Special prosecutors needed in police shooting cases, witness says

In a move that has the potential to change who prosecutes police shooting cases across the state, a South Georgia senator said Wednesday he supports a proposal that would bring in a special prosecutor to handle serious shooting cases.

Senator William T. Ligon Jr. represents Glynn County where local district attorney conduct following the 2010 fatal shooting of Caroline Small raised concerns about her independence in the case. Ligon said Wednesday he’s planning to introduce a proposal bring in an independent, outside prosecutor to handle serious police shooting cases.

The proposal is intended to limit the influence of the local district attorney in these cases. They work closely with police in their district every day and critics say that relationship can create an appearance of conflict of interest or raise suspicions of political influence that chips away at the public’s confidence in the outcomes.

“It would remove as much as humanly possible any political pressures with regard to the exercise of prosecutorial discretion as to whether or not to prosecute a case,” said Keith Higgins, a former prosecutor in the Brunswick office, who testified Wednesday at a Senate Non-Civil Judiciary Committee hearing. “It would also make sure the abuses that were committed by the elected DA in the Caroline Small case would never again happen in this state.”

The Small case was mentioned several times during the hearing as senators considered House Bill 941 that curtails certain grand jury privileges for police officers in shooting cases.Ligon’s proposal is expected to be introduced as an amendment to that bill.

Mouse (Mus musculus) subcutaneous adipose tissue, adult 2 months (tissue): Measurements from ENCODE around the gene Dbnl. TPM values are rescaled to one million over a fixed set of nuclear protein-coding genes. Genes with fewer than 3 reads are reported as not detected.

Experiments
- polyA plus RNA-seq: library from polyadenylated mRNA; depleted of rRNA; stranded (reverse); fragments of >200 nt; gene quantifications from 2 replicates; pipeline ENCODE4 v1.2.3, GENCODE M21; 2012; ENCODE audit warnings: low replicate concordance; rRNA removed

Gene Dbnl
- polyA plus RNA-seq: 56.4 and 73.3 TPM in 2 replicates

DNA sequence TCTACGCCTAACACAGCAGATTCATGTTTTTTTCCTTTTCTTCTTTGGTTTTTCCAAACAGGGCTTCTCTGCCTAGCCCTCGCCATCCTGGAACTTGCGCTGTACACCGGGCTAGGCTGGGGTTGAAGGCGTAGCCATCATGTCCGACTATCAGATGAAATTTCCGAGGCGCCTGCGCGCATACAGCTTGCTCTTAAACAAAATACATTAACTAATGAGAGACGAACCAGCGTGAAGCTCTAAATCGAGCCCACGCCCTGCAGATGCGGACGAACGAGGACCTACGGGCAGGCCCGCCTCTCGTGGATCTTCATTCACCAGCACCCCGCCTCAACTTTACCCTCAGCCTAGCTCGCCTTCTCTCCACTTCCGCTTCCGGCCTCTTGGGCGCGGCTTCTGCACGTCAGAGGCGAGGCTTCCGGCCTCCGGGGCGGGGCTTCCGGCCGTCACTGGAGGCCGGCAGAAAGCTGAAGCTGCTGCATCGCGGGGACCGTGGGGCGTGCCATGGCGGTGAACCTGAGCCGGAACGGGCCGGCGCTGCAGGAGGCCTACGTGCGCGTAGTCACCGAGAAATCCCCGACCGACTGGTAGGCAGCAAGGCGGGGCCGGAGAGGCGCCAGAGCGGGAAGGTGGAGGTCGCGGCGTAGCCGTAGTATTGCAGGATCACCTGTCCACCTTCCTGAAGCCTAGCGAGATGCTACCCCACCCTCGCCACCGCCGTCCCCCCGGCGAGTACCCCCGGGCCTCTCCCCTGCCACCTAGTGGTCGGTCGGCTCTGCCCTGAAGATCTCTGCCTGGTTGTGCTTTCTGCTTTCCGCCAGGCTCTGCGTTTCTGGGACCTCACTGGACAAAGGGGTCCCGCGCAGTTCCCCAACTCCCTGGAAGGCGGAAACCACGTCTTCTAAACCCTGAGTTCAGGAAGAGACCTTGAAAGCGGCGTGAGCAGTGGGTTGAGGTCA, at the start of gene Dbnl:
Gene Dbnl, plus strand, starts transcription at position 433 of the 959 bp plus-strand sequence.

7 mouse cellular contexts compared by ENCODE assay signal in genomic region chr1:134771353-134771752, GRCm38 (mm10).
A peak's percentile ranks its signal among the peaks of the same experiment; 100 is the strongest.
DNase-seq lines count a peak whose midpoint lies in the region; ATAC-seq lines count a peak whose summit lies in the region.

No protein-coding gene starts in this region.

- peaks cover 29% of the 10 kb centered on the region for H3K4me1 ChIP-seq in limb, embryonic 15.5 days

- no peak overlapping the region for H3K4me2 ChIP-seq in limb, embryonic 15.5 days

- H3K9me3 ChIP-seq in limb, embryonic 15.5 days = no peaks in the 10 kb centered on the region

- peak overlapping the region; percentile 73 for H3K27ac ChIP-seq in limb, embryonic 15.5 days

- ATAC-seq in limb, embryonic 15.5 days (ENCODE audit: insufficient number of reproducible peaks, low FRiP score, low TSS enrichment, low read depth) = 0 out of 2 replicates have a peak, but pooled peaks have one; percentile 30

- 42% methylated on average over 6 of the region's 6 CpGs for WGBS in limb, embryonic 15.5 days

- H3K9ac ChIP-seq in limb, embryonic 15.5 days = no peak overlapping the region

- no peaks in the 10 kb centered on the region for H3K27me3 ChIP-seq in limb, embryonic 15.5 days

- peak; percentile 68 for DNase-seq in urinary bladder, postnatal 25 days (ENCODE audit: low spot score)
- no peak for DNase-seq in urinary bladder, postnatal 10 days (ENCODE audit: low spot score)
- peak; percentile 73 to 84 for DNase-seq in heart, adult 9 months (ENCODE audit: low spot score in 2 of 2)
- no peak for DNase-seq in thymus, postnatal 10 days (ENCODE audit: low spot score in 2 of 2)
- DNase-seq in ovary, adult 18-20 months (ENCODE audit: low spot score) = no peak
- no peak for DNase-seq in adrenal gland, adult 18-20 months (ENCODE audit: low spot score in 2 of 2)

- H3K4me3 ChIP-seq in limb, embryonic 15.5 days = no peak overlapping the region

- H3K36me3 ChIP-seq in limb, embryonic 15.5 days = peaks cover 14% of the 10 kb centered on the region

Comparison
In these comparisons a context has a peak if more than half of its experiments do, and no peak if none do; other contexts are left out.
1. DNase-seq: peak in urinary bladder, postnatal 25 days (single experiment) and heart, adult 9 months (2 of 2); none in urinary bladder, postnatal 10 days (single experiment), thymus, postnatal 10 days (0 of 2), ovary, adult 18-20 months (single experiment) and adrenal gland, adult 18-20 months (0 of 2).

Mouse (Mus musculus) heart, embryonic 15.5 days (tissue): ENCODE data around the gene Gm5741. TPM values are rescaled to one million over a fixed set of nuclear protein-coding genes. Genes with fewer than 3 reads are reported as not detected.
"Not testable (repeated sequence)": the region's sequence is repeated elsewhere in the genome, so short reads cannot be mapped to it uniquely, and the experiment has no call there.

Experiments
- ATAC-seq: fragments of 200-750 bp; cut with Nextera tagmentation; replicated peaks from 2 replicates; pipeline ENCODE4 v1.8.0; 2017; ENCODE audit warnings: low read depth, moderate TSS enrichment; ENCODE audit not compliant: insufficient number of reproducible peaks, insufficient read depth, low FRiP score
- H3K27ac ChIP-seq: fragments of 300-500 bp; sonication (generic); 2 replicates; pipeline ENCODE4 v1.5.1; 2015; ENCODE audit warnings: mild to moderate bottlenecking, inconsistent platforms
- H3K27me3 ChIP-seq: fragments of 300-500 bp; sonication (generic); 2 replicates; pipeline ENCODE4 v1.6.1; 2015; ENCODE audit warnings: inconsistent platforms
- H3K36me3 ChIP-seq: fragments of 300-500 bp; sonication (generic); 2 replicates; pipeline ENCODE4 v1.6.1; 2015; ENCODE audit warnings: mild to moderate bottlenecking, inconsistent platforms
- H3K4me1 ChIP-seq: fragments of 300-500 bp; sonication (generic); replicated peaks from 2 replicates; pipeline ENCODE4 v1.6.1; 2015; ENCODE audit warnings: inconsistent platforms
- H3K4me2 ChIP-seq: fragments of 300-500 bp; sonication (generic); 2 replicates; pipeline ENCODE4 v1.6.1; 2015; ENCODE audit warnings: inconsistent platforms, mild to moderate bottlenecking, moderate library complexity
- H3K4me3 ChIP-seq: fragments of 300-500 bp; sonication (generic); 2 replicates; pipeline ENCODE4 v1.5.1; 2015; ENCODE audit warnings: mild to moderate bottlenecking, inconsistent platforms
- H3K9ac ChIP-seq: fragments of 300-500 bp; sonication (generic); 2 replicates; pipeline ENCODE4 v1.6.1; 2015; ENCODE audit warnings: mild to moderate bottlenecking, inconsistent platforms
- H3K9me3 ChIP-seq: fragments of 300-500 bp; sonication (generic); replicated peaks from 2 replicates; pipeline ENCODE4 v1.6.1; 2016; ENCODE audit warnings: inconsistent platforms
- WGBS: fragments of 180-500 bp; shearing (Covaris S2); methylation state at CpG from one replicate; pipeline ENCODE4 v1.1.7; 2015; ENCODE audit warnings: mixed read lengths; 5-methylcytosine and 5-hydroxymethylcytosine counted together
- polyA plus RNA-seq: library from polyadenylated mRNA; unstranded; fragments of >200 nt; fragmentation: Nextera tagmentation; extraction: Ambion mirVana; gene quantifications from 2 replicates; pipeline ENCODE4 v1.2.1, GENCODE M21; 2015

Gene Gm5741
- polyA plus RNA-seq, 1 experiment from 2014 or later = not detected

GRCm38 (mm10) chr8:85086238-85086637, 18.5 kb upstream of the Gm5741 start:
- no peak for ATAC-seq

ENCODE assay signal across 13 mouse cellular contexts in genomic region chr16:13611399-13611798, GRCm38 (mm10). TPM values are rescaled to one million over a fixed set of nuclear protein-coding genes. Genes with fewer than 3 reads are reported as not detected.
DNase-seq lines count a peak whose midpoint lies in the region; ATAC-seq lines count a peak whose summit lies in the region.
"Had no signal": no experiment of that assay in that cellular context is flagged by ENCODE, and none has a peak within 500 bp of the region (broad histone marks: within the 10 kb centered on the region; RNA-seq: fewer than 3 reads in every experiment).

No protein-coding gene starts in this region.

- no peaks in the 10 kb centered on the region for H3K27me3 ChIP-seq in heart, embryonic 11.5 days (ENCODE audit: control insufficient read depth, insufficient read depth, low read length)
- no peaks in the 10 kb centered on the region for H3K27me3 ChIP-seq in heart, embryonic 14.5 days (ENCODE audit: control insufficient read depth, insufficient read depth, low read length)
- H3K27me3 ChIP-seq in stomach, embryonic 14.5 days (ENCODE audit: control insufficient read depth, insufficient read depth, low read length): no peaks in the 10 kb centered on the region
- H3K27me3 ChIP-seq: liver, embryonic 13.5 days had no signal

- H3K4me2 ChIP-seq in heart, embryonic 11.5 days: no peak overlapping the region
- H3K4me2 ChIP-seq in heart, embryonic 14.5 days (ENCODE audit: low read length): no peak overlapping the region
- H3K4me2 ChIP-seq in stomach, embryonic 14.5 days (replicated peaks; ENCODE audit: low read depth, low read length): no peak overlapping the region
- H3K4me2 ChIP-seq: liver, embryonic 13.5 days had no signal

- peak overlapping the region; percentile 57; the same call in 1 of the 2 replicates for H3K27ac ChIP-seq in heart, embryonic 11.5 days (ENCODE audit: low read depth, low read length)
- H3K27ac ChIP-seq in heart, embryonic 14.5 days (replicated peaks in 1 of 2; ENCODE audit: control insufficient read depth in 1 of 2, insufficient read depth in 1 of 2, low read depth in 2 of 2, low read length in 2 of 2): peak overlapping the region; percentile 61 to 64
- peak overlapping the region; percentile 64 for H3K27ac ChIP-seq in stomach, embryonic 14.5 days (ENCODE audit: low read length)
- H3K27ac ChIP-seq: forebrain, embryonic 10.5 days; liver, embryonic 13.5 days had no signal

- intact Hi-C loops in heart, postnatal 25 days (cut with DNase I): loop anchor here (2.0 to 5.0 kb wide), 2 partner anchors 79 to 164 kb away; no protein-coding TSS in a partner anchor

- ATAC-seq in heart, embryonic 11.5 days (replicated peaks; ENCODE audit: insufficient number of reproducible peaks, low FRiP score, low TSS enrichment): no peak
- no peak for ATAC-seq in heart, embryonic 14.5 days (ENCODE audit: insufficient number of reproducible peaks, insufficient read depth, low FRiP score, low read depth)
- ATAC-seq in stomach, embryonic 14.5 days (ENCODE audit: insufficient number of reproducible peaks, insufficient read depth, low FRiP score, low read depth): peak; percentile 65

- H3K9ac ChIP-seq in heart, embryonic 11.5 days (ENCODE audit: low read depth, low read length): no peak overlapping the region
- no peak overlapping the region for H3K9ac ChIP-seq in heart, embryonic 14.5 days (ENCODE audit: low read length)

Chuck Spahos, executive director of the Georgia Prosecuting Attorneys’ Council, said the logistics of bringing in a special prosecutor for each serious police shooting case could present a problem. Currently, his office or a district attorney from another district is called in when there is a conflict of interest.

He said bringing in a special prosecutor for all serious police shooting cases could present challenges.

“It becomes problematic,” Spahos said. “That’s the question. Who’s going to do it and how are they going to do it?”

In recent years, the state has averaged about 29 fatal police shootings a year, according to an AJC/Channel 2 Action News analysis last year.

DA Johnson has refused repeated requests for interviews regarding the Small case.

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